The problem is that pricing doesn’t always work out that perfectly. Depending on volume, a hardcover book can cost anywhere from $5-$10 to print. While $40 may not seem too expensive for a big, beautiful hardcover book, generally a price tag of $80 is pushing the upper limits for a book, no matter how beautiful the images or how brilliant the content.

And so the X8 rule often gets ignored and the publisher struggles to make a profit.

Ebooks and products delivered digitally do not require the same percentage mark-up as a printed product, however many content creators and consumers alike mistakenly believe that digital goods are free to produce. They are certainly not. Not including the exorbitant amounts of time that gets poured into product creation, there is still the cost of software, equipment (computer, recording equipment, etc.), specialized labor (graphic designer, transcriptionist, editor, etc.), electricity, coffee (yes, still that), and other random costs to factor into the price.

This same concept of cost multiplication applies to every other industry, although the formula will change slightly, or maybe even considerably, to account for a variety of specialized conditions.

My husband and I also own a brick and mortar business in which we sell a service – pet boarding, grooming, and daycare. When pricing one of those services, we total the costs associated with performing that service (labor, parts, materials), add in overhead costs (rent, electricity, internet, taxes), add a cushion, cross our fingers, and set a price.

Ah, pricing… It’s both art and science.

Now, how do you know if you have arrived at a good price?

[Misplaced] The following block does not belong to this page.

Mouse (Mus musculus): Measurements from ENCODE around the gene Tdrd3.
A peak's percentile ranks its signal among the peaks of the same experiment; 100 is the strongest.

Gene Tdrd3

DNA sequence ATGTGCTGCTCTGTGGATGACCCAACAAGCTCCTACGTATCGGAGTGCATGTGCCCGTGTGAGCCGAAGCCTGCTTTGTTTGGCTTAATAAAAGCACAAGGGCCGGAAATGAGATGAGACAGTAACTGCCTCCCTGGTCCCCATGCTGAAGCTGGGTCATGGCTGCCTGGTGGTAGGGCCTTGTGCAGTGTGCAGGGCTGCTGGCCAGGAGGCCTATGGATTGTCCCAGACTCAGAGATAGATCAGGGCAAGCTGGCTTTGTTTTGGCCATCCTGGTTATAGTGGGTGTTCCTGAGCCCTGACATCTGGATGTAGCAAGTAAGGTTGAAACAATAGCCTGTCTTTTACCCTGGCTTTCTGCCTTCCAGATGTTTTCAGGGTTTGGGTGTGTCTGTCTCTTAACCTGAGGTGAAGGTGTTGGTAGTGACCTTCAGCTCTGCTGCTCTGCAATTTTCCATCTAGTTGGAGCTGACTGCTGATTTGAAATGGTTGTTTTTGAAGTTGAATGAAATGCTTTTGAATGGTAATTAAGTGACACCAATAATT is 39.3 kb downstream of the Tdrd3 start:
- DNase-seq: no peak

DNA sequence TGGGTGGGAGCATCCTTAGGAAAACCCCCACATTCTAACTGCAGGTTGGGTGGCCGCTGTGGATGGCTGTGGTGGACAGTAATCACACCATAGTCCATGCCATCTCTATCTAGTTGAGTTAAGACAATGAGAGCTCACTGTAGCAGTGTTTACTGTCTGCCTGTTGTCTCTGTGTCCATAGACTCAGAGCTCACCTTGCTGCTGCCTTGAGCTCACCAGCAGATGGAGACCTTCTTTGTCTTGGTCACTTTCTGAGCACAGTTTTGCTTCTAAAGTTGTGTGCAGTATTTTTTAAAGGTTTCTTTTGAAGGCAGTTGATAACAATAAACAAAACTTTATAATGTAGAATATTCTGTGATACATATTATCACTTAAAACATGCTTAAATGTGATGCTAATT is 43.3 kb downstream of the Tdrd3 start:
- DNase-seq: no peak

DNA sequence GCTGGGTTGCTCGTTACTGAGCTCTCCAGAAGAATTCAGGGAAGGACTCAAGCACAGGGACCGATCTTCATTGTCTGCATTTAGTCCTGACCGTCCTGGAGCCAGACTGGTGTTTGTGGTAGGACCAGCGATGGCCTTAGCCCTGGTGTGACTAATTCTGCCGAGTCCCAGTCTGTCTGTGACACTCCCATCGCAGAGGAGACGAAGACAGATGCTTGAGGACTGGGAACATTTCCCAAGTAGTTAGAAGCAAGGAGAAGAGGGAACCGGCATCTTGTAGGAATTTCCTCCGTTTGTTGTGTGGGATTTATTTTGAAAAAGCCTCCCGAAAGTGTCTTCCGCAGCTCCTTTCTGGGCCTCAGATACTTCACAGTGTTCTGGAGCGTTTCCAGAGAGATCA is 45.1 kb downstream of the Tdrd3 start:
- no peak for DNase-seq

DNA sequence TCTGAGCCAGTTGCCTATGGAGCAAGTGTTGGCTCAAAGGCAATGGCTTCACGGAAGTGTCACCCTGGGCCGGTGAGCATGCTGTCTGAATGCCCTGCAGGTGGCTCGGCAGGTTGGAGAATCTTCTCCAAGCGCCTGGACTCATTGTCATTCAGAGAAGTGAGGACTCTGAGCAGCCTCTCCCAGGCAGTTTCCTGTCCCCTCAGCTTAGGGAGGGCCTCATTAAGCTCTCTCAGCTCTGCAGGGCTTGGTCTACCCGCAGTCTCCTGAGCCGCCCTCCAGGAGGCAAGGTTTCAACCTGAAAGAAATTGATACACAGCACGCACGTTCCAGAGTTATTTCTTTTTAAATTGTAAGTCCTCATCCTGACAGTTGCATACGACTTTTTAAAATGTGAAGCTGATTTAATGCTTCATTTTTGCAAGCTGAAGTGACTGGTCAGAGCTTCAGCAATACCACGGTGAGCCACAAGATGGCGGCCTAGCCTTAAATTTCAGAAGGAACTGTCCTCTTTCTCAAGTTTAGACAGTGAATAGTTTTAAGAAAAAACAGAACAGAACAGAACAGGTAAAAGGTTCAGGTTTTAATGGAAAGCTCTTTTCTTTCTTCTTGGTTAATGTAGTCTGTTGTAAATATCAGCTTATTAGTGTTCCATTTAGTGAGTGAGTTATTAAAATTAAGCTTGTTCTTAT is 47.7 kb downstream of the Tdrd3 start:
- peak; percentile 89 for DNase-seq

• Are you having trouble paying your bills, for both hard costs and overhead? No? That’s good!
  • Do you get frequent complaints that your prices are too high? Yes? By itself, this is not actually a reason to change or lower your prices. No? Maybe you should raise your price just a little. 😉
  • Can you buy your widget in larger quantities to get your costs down? Yes? Then you should as long as you can sell them within 12-18 months, generally.
  • Can you go an extra mile to surprise and delight your customers? Yes? Then get creative and do it.

At the end of the day, your pricing needs to both work and feel right. Is your price point working for you? Are you covering all of your costs? Secondly, how does it feel? Does it feel too steep to you? Does it feel too cheap? Can you add more value to increase your price?

When bringing a product or service to the marketplace, the last thing you really want to do is compete on price. Instead, compete on quality, on speed, on unique features, and above all on transformation.

Does your product or service bless, inform, inspire, and/or transform your customer? Then it’s worth every penny and both your attitude and your price need to reflect that.

Happy pricing! 🙂

2 Comments, RSS

  1. Héléne July 6, 2016 @ 6:25 pm

    Just selling my stuff on craigslist is nitemarish. Nothing sells. Oh well, Im cheap when it comes to buyin too lol
    The difference with my sterling flatware Im selling is that Im not desperate so Im not taking less than I want, based on eBay prices. Ah, the luxury of non-need 😉
    I think your article is good food for thought when it comes to pricing your livelihood. What will the market bear is always the bottom line.

    • Terri Johnson July 6, 2016 @ 7:18 pm

      Selling used and/or vintage stuff is the hardest of all, in my opinion. Best of luck with your flatware. 🙂